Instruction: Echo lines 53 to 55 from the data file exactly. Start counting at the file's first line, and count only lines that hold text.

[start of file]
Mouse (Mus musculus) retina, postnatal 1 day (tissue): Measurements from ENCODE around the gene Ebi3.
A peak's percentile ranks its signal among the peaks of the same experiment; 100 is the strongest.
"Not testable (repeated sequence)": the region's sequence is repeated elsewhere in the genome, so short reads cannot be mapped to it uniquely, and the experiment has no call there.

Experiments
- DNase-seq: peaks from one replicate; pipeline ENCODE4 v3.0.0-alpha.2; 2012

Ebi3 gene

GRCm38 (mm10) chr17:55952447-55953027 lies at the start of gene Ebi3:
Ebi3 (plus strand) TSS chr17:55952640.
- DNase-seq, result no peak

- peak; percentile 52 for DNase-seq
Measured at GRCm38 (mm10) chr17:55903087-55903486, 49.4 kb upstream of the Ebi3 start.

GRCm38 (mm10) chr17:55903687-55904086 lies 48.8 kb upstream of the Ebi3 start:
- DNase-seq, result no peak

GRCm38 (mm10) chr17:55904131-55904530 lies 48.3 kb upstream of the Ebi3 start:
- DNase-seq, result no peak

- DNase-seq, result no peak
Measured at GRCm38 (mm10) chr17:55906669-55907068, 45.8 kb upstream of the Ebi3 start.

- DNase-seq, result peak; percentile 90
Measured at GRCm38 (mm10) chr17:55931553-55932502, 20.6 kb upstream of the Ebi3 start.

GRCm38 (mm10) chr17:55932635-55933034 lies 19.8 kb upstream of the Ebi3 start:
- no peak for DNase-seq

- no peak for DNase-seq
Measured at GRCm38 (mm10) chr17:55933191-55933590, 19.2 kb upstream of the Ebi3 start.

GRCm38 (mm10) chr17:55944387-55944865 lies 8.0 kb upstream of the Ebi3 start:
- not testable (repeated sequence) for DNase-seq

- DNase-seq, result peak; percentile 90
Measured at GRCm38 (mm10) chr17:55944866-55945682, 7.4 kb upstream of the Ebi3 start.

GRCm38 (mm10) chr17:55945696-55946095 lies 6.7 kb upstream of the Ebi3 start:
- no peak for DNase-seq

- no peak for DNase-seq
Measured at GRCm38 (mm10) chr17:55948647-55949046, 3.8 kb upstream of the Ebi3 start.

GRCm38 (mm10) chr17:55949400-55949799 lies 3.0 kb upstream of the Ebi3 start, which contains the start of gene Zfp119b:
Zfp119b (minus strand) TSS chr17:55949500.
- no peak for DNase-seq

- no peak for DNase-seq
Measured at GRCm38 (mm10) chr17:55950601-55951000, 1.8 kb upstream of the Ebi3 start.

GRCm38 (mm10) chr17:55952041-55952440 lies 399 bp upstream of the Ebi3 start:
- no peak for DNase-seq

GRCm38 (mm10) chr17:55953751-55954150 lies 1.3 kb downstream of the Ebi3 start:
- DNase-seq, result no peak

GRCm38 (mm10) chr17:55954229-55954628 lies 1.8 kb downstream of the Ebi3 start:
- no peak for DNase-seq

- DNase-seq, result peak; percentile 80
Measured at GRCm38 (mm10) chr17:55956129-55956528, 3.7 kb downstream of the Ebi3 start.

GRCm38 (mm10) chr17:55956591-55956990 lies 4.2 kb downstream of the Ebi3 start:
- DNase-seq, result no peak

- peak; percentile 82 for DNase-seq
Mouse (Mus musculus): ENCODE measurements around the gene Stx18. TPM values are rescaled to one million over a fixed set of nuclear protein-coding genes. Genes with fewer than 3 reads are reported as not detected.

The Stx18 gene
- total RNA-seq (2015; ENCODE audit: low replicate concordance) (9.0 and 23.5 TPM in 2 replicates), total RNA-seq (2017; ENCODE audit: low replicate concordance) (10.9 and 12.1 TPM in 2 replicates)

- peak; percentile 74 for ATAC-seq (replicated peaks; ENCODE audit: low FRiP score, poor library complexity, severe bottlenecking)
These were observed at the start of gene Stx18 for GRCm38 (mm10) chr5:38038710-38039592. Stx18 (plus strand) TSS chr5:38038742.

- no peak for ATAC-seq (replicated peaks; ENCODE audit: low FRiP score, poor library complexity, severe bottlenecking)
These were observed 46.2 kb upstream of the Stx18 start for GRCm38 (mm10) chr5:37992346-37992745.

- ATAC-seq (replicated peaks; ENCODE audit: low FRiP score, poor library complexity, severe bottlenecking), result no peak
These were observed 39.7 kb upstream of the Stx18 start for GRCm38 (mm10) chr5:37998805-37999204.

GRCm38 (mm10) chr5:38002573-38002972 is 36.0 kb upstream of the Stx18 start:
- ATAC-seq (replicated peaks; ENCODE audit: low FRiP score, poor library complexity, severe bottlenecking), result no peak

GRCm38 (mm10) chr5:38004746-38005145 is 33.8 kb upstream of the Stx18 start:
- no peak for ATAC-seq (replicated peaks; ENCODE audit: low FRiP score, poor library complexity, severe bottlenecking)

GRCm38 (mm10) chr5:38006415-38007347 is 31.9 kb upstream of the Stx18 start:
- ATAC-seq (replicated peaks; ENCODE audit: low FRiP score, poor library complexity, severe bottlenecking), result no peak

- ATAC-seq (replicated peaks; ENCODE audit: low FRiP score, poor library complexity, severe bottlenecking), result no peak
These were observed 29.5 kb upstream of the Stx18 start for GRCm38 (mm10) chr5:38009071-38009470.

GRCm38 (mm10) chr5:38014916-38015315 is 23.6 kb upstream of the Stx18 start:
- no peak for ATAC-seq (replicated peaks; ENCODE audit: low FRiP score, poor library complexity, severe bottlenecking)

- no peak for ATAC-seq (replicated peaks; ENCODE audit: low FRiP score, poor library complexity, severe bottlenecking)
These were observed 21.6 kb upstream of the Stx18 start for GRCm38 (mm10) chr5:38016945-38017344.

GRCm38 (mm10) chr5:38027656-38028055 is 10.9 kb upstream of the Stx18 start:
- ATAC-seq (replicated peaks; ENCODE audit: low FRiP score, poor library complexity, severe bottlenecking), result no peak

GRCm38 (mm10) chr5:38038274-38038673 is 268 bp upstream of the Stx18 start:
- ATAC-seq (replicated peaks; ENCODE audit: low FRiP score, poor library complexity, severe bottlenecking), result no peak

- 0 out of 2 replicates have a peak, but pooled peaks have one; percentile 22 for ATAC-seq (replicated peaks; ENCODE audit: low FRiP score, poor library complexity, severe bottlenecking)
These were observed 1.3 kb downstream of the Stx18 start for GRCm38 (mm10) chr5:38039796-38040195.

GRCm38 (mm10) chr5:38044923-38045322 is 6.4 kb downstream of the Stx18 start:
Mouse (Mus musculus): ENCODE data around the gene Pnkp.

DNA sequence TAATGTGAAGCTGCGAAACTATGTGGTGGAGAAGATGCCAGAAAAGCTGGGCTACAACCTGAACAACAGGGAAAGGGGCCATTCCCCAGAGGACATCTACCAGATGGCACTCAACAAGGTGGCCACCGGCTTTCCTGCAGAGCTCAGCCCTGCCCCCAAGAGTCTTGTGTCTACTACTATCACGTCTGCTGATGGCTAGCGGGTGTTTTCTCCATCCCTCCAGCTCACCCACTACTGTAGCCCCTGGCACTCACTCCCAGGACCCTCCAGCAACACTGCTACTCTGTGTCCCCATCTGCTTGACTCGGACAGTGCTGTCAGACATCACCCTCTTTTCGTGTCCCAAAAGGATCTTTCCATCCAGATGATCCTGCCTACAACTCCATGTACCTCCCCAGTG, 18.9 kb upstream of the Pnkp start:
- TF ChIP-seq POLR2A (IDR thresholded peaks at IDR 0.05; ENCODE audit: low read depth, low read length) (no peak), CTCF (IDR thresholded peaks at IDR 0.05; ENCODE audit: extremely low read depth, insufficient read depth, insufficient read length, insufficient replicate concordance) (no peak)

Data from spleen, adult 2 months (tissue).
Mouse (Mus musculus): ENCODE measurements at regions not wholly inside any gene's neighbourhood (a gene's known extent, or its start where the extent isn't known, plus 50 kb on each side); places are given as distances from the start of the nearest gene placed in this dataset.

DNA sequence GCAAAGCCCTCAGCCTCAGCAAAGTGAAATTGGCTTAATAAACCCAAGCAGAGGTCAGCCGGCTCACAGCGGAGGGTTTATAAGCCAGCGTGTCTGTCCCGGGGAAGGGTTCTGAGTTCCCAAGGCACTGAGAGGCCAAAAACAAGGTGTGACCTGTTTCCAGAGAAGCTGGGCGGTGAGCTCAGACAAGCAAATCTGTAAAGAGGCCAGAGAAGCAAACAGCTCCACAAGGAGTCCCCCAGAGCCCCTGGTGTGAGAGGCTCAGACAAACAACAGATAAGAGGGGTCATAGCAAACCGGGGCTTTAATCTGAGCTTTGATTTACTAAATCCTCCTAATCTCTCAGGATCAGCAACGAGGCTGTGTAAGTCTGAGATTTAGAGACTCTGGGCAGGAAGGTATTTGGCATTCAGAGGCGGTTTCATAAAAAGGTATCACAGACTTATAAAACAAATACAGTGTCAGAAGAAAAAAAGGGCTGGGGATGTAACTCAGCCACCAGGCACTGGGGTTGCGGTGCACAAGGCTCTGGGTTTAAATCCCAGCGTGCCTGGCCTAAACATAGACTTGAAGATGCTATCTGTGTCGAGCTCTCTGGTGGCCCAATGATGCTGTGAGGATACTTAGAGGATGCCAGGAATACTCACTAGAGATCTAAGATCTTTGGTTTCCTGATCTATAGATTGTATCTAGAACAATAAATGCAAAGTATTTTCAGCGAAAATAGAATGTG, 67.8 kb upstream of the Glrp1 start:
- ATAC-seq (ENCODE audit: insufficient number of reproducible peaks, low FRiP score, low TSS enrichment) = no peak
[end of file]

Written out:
- no peak for ATAC-seq (replicated peaks; ENCODE audit: low FRiP score, poor library complexity, severe bottlenecking)
These were observed 46.2 kb upstream of the Stx18 start for GRCm38 (mm10) chr5:37992346-37992745.

- ATAC-seq (replicated peaks; ENCODE audit: low FRiP score, poor library complexity, severe bottlenecking), result no peak